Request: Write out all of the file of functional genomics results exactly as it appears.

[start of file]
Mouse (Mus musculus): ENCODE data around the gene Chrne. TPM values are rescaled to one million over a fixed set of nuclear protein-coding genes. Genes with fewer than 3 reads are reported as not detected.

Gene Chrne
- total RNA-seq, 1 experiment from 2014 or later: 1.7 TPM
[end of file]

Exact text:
Mouse (Mus musculus): ENCODE data around the gene Chrne. TPM values are rescaled to one million over a fixed set of nuclear protein-coding genes. Genes with fewer than 3 reads are reported as not detected.

Gene Chrne
- total RNA-seq, 1 experiment from 2014 or later: 1.7 TPM